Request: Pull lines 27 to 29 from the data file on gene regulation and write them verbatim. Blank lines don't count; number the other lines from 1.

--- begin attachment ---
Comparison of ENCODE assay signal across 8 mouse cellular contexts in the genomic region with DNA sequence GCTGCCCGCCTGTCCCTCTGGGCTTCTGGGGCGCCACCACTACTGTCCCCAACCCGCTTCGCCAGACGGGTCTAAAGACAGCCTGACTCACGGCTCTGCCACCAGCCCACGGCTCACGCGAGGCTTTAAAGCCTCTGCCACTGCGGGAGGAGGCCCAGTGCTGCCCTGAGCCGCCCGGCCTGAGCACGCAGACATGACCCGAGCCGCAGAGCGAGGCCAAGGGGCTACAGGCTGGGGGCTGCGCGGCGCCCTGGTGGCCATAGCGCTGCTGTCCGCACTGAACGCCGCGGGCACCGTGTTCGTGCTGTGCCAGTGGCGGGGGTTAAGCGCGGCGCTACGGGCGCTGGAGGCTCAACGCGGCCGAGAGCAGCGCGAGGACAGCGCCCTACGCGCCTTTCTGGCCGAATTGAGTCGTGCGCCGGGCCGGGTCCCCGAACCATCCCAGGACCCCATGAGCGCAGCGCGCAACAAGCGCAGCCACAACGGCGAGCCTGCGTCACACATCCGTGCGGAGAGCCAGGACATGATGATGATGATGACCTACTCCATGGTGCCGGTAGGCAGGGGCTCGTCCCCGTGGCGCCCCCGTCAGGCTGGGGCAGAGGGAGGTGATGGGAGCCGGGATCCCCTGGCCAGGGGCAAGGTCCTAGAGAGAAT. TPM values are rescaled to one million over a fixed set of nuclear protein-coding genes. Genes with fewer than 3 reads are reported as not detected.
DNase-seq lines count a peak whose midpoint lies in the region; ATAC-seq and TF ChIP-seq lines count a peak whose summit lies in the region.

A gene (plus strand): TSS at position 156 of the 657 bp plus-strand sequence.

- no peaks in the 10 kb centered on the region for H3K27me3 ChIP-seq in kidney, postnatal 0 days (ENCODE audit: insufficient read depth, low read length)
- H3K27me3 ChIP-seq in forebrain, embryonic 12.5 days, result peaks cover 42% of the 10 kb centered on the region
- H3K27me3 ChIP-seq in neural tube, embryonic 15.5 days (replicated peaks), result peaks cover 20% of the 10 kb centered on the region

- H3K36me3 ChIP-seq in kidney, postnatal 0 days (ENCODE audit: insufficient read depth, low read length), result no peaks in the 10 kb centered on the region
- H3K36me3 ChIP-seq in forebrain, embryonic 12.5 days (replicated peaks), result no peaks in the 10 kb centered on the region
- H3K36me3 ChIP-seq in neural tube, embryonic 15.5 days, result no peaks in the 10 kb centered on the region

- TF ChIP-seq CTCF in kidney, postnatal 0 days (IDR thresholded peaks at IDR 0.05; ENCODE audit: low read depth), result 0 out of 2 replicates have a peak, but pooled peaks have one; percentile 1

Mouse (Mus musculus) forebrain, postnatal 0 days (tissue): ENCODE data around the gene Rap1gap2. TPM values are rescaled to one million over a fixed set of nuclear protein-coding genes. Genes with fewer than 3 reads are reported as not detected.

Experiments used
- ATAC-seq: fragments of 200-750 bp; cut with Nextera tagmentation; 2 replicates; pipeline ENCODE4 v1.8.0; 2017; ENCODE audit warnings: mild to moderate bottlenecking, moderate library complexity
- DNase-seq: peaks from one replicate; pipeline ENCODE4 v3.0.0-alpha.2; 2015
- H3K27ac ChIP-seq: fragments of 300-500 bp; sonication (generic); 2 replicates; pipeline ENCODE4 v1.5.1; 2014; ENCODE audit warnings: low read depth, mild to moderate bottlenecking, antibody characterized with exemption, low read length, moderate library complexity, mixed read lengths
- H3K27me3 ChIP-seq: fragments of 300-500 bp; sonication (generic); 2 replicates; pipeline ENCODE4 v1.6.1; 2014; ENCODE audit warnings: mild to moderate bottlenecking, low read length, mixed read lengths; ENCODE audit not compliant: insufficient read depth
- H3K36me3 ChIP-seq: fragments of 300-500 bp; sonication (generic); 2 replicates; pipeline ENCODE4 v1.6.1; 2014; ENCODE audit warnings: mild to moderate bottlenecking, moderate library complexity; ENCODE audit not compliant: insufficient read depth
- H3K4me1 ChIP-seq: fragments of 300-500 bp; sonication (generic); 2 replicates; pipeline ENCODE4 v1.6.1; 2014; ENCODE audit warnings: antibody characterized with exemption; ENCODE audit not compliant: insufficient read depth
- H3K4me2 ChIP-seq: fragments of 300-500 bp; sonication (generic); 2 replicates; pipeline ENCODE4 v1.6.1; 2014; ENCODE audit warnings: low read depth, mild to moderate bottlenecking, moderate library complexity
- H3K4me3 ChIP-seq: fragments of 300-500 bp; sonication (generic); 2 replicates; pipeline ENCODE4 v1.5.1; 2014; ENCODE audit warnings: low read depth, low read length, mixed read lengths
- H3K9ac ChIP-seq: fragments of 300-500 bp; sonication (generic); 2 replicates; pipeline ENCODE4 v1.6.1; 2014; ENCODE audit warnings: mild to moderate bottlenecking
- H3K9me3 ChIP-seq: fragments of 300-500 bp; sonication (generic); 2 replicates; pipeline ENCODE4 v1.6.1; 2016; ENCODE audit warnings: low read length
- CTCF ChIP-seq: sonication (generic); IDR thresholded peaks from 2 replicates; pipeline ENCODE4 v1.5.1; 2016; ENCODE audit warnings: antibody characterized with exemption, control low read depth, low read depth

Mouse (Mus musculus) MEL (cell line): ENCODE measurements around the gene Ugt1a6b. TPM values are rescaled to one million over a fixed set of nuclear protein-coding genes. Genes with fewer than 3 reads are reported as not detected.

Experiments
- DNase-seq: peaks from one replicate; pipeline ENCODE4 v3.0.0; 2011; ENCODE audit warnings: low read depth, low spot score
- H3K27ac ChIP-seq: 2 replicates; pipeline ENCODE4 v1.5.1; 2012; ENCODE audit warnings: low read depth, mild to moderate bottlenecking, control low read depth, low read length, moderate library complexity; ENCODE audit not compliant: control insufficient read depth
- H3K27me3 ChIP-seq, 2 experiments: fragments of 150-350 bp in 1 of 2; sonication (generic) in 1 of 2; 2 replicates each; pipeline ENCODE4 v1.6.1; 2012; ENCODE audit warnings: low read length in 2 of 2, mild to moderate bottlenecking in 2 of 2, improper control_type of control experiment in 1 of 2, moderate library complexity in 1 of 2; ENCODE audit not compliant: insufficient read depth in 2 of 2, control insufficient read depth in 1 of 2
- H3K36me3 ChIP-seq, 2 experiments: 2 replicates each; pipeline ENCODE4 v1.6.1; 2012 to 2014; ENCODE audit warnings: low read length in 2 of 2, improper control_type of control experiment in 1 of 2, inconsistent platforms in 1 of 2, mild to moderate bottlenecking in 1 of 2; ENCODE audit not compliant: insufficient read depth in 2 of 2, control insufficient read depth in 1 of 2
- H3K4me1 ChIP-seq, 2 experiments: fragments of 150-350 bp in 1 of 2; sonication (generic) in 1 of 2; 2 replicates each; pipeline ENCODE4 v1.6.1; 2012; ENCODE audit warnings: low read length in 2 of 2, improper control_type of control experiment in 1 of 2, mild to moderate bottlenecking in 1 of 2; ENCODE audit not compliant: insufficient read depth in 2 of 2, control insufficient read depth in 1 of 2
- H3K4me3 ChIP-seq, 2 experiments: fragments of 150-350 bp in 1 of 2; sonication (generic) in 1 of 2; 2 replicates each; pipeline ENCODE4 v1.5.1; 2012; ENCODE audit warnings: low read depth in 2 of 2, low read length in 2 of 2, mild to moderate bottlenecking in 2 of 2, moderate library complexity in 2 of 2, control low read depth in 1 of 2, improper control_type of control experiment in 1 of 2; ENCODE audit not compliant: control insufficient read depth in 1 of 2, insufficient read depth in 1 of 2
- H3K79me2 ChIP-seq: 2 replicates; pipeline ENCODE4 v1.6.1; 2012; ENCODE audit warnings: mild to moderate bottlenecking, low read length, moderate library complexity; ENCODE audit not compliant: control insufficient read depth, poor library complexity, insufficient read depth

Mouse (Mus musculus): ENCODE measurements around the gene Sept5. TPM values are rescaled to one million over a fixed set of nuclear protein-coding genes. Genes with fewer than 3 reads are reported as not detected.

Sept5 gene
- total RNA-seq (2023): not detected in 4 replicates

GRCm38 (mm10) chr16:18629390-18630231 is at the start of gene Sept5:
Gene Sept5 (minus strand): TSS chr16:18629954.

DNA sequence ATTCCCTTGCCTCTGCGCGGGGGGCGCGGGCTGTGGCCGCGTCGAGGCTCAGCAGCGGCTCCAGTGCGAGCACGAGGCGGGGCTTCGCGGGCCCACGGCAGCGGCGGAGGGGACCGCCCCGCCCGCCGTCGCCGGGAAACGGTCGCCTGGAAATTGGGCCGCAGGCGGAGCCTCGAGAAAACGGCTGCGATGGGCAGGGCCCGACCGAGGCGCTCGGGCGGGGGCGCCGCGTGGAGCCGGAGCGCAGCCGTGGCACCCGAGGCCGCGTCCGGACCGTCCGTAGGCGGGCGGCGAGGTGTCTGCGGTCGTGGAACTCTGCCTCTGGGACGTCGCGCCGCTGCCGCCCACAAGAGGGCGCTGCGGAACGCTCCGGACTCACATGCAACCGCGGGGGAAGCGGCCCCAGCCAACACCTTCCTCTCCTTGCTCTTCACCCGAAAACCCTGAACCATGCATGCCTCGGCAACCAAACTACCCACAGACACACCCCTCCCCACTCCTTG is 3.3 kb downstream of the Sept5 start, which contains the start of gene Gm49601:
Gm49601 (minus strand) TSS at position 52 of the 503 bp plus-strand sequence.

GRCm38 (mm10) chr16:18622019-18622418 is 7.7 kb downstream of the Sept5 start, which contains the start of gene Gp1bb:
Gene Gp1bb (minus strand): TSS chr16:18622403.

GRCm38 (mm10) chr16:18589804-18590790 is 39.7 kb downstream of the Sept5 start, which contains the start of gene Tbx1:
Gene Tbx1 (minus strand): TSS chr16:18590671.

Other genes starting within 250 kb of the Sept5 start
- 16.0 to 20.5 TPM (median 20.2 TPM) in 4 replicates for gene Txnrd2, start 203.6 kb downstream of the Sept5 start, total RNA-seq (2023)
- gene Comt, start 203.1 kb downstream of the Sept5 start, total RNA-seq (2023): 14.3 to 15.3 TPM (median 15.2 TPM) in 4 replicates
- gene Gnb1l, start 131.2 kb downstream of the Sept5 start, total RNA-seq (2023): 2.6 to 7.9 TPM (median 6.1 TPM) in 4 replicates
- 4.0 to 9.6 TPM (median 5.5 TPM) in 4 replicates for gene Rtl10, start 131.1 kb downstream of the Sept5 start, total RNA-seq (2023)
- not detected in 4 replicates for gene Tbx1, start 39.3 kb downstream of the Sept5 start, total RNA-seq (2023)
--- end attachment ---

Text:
- H3K27ac ChIP-seq: 2 replicates; pipeline ENCODE4 v1.5.1; 2012; ENCODE audit warnings: low read depth, mild to moderate bottlenecking, control low read depth, low read length, moderate library complexity; ENCODE audit not compliant: control insufficient read depth
- H3K27me3 ChIP-seq, 2 experiments: fragments of 150-350 bp in 1 of 2; sonication (generic) in 1 of 2; 2 replicates each; pipeline ENCODE4 v1.6.1; 2012; ENCODE audit warnings: low read length in 2 of 2, mild to moderate bottlenecking in 2 of 2, improper control_type of control experiment in 1 of 2, moderate library complexity in 1 of 2; ENCODE audit not compliant: insufficient read depth in 2 of 2, control insufficient read depth in 1 of 2
- H3K36me3 ChIP-seq, 2 experiments: 2 replicates each; pipeline ENCODE4 v1.6.1; 2012 to 2014; ENCODE audit warnings: low read length in 2 of 2, improper control_type of control experiment in 1 of 2, inconsistent platforms in 1 of 2, mild to moderate bottlenecking in 1 of 2; ENCODE audit not compliant: insufficient read depth in 2 of 2, control insufficient read depth in 1 of 2